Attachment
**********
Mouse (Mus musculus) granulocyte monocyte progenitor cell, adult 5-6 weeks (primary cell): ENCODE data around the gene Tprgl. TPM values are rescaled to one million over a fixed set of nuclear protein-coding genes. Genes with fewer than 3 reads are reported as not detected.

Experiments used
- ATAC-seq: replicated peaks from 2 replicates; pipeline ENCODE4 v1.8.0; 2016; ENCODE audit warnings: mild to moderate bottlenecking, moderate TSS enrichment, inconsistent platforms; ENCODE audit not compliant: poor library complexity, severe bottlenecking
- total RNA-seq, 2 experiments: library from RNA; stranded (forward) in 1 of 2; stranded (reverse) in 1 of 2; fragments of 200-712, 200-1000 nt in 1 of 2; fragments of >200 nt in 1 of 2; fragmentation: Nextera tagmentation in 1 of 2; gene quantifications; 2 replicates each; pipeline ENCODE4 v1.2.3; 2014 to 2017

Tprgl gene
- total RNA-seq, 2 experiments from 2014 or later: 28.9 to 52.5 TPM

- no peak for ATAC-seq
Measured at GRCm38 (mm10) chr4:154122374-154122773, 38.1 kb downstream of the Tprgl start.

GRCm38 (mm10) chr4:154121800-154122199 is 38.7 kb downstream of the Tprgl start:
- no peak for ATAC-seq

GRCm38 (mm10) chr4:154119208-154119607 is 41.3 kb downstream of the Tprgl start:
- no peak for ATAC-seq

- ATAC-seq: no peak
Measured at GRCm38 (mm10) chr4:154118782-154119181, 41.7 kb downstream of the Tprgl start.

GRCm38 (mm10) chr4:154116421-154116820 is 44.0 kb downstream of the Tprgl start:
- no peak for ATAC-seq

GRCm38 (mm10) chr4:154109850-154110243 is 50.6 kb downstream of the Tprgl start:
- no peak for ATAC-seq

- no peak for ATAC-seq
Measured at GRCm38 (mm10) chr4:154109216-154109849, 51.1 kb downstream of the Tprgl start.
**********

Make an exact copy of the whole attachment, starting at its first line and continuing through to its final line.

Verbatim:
Mouse (Mus musculus) granulocyte monocyte progenitor cell, adult 5-6 weeks (primary cell): ENCODE data around the gene Tprgl. TPM values are rescaled to one million over a fixed set of nuclear protein-coding genes. Genes with fewer than 3 reads are reported as not detected.

Experiments used
- ATAC-seq: replicated peaks from 2 replicates; pipeline ENCODE4 v1.8.0; 2016; ENCODE audit warnings: mild to moderate bottlenecking, moderate TSS enrichment, inconsistent platforms; ENCODE audit not compliant: poor library complexity, severe bottlenecking
- total RNA-seq, 2 experiments: library from RNA; stranded (forward) in 1 of 2; stranded (reverse) in 1 of 2; fragments of 200-712, 200-1000 nt in 1 of 2; fragments of >200 nt in 1 of 2; fragmentation: Nextera tagmentation in 1 of 2; gene quantifications; 2 replicates each; pipeline ENCODE4 v1.2.3; 2014 to 2017

Tprgl gene
- total RNA-seq, 2 experiments from 2014 or later: 28.9 to 52.5 TPM

- no peak for ATAC-seq
Measured at GRCm38 (mm10) chr4:154122374-154122773, 38.1 kb downstream of the Tprgl start.

GRCm38 (mm10) chr4:154121800-154122199 is 38.7 kb downstream of the Tprgl start:
- no peak for ATAC-seq

GRCm38 (mm10) chr4:154119208-154119607 is 41.3 kb downstream of the Tprgl start:
- no peak for ATAC-seq

- ATAC-seq: no peak
Measured at GRCm38 (mm10) chr4:154118782-154119181, 41.7 kb downstream of the Tprgl start.

GRCm38 (mm10) chr4:154116421-154116820 is 44.0 kb downstream of the Tprgl start:
- no peak for ATAC-seq

GRCm38 (mm10) chr4:154109850-154110243 is 50.6 kb downstream of the Tprgl start:
- no peak for ATAC-seq

- no peak for ATAC-seq
Measured at GRCm38 (mm10) chr4:154109216-154109849, 51.1 kb downstream of the Tprgl start.